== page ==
Sure, you have to adjust your definition of social networks, but that’s what this is. I’m now in a network of people that viewed this page and ended up buying headphones. It didn’t make the list, but the best part is that nothing is really hidden here and I didn’t have to claim anything for them to present that information.
This is a networking feature that most other social networking sites haven’t figured out how to integrate well. What data do you have that might validate a customers choice, their online reputation, or the real strength of their social network? I guarantee that if you think for a minute it’s not just the explicate self described information that you can’t validate about someone or can be swayed by troll voters online.
6. Social Search: I hadn’t even noticed this, but Amazon is building the data to create a truly customer driven search result set. Today the goals are probably around just gathering information, but when they roll out true social search they’ll be able to rate the results by looking at how often the social results lead to purchase versus the non-social results you get today.
7. Discussions: No social software is complete without discussions, but I think their solution would probably be better if they had a yahoo-like product driven QnA focus here. What’s happening today, you can see from the titles, is that several users are confusing this with the review system. Good information is being captured, but I doubt they can get really good metrics off of this and they are diluting the value of the review rating system they have by giving people a way to opt out of it.
Out of all the features, this one feels like it did just get tacked on without a real goal. And if the goal was vibrant discussions… even bumping up to the MP3 players section will show you that they don’t come near the vibrancy of non-amazon communities that talk about MP3 players. You should never have discussion just for the sake of it unless that’s your explicate goal. Not knowing what the discussions are being used for leads to poor design choices that don’t serve the needs of your communities.
8. More Lists: Everyone can write their own “12 days of Christmas” song on Amazon. This absolutely makes shopping social through their virtual marketplace. Lists help drive search results, help customers find alternatives, and connect them to other users that they could ask questions of.
9. Guides: Why hire editors to write product guides? These people on the Internet are way more knowledgeable than any sales clerk you’ll find in circuit city. Goal guides created, but here they probably push for the creation of highly rated, quality guides. Anyone could put a list together, but writing a great product guide takes lots of effort. If only they had some sort of…
10. Wiki: It’s only a matter of time before product guides are wiki articles. It even contains an entry point that’s hidden that’s only a step or two removed from integrating a stumble-upon feature into the Amazon store. See the “random article” link? How soon before they have a way to replace bad product descriptions from Amazon’s editors with a pure wiki?
Today I’d imagine that the wiki is in experimental mode and that they are simply offering the service to see what the usage looks like in order to determine more concrete goals. Is it to replace the need for paid for product descriptions? Is it to create FAQ lists about products? Is it to enable people to write great product guides? Today it is a little buried in the UI to have a real purpose, but this article already answers one of the first questions one might have when looking at a Zune that the product description doesn’t directly tackle… why would you buy a Zune instead of an iPod? You can also find out why they offered a brown version in the wiki.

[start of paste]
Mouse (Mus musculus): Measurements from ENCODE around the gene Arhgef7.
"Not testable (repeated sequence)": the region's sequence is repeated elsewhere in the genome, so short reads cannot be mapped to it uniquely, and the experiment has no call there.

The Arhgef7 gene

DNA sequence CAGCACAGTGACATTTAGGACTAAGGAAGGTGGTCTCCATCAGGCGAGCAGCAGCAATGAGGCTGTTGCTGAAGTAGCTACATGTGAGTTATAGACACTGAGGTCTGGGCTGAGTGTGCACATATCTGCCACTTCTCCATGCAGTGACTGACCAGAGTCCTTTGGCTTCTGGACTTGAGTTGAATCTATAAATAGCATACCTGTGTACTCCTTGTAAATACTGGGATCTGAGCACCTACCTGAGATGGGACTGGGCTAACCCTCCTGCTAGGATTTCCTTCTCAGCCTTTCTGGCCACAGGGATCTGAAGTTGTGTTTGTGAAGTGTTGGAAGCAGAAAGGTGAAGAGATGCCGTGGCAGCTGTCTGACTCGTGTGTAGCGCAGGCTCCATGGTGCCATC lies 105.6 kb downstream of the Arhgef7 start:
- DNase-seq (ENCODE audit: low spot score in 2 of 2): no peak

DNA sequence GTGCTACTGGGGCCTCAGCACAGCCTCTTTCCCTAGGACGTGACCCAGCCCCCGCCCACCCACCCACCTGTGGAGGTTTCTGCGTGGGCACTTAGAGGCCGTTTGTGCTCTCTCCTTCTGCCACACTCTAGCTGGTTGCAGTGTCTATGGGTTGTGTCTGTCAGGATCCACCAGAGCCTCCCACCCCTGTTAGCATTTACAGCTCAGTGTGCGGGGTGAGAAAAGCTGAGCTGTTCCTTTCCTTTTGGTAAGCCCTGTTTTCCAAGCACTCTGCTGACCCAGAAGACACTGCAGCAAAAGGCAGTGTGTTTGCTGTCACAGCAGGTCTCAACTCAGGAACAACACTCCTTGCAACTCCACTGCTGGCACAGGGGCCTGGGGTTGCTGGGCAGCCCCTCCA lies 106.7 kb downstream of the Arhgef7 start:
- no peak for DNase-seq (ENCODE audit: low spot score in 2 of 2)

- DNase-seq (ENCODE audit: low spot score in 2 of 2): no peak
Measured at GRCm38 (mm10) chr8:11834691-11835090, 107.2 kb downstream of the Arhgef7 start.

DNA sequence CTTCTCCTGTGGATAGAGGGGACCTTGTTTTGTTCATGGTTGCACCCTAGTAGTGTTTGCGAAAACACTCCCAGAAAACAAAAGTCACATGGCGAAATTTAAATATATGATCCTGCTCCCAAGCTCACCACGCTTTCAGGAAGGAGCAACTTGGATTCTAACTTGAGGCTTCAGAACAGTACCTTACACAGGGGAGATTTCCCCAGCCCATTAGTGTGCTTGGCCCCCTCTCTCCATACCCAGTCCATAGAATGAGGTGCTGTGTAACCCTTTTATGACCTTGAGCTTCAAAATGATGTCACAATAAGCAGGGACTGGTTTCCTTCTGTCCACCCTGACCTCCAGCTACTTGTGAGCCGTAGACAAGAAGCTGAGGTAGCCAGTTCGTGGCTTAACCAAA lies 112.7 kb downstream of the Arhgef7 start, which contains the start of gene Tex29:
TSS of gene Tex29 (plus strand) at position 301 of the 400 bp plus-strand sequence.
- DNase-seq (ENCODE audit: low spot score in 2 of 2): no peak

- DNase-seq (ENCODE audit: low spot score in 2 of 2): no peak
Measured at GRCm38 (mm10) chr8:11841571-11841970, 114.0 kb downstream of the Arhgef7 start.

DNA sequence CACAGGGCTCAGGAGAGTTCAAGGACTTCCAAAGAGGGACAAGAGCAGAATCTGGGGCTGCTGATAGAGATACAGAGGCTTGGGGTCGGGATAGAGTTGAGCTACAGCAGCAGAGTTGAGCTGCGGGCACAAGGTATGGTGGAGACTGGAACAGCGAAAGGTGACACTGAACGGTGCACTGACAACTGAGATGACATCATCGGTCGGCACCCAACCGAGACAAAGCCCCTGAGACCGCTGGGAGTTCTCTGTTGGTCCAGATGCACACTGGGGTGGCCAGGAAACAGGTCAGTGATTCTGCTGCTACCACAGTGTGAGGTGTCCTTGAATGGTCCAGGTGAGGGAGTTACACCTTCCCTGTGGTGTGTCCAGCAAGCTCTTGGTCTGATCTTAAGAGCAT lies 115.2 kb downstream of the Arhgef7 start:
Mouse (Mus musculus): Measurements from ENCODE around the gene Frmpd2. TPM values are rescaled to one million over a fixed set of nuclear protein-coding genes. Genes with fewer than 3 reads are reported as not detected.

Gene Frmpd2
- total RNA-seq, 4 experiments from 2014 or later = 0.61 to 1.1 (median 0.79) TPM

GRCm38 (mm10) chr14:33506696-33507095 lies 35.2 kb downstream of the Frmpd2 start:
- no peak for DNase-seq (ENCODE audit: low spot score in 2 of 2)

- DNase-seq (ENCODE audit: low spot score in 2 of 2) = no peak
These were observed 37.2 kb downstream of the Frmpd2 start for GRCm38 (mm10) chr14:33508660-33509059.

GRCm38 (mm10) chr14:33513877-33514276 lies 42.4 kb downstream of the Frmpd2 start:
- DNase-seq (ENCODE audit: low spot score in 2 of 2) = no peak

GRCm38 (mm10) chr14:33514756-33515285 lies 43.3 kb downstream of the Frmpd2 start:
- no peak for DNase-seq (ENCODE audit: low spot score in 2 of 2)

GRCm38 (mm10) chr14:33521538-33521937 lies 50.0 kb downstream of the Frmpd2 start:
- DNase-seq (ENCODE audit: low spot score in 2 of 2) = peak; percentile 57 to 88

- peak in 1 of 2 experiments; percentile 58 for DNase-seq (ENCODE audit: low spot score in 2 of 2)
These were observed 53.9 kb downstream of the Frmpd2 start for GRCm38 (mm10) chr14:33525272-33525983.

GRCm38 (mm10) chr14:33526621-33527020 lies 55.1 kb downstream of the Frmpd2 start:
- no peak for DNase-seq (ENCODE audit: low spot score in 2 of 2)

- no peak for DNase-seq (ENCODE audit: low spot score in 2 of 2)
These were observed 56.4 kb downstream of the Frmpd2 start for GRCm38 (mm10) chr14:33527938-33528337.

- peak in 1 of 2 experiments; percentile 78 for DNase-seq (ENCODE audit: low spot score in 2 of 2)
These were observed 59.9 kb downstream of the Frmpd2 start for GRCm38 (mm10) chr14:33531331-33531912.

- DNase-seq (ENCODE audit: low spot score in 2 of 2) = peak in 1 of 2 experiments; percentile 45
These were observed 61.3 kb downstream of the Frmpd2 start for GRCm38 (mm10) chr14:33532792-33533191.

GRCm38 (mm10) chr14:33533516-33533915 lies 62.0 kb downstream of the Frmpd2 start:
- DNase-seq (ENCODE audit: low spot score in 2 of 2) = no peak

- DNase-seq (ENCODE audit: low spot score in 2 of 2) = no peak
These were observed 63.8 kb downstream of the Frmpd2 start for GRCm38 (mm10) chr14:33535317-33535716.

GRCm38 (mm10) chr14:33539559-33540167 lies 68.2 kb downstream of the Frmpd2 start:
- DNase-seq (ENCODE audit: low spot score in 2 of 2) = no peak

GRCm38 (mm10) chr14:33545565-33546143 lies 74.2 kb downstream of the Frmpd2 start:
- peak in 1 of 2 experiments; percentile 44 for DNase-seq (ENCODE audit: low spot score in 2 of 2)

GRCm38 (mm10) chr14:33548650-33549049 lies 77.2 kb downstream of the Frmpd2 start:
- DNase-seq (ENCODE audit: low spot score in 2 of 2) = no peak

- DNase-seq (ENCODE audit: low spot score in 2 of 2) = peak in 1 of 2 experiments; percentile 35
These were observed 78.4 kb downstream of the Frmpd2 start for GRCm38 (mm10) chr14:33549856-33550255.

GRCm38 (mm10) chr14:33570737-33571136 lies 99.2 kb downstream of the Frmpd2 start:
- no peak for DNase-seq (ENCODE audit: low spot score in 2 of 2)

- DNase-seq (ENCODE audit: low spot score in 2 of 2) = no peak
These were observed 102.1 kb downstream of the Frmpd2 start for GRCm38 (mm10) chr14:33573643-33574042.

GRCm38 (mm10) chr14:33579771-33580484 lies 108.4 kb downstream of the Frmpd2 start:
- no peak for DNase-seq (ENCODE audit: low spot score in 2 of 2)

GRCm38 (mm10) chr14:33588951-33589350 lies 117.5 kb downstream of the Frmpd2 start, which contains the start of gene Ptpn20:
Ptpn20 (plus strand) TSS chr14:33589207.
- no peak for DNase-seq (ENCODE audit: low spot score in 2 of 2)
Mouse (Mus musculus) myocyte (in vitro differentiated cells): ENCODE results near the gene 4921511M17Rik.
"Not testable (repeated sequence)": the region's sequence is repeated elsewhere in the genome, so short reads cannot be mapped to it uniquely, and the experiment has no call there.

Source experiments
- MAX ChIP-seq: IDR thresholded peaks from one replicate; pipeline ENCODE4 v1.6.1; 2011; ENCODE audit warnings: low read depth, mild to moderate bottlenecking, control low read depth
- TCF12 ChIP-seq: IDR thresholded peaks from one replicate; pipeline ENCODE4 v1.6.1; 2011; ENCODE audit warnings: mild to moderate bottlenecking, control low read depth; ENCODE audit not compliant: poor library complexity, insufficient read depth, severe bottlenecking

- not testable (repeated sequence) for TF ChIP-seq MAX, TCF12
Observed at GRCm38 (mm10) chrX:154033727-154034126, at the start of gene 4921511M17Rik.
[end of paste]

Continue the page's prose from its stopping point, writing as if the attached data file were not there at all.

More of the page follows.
11. People Search: Find just about anyone and what sort of things they are into. I bet you have better luck finding a friend’s amazon page than finding their blog. Not everyone has a blog, but just about everyone buys something online. I found my cousins, uncle, and dad. I can see their lists, and get a birthday reminder sent to me in advance of shipment dates requirements. The main goal here is probably to make it easy to figure out what to buy people, but it wouldn’t take much to turn this into a lot more social experience with shared shopping, chats, and blogs.
12. Rich User Profiles & Reputation: No claims, just the facts about what I do and what people think about what I do.
Some things to notice about their profiling system.
a. The employ badges that cover both online metrics (top reviewers) and offline attendance of events. (See the community forum 04 badge) Badges are used as a nifty little reward for top user inputs.
b. It lets’ me pivot by their tags, uploaded images, products they’ve highlighted, etc.
c. I can subscribe to a feed of their reviews, but oddly missing is the feed for their tags and wish list updates.
What do you think? I think it’s a pretty impressive list of social software features that I imagine will only continue to get enhanced in the next couple of years with user submitted video reviews, product guide podcasts, and better connections between the main product page functionality and features like the Wiki & discussions that will get more defined.
Like I said, the most impressive feat is that they balance experimentation with features that are clearly designed to solve business problems with creative usage of social media. It’s that tie between business goals and features that I find most impressive and leads me to say that they have the most impressive set of social software features in the web 2.0 world today. Prove me wrong. Show me another site with such clear ties between a business problem, customer need, and features that aren’t just for the sake of features.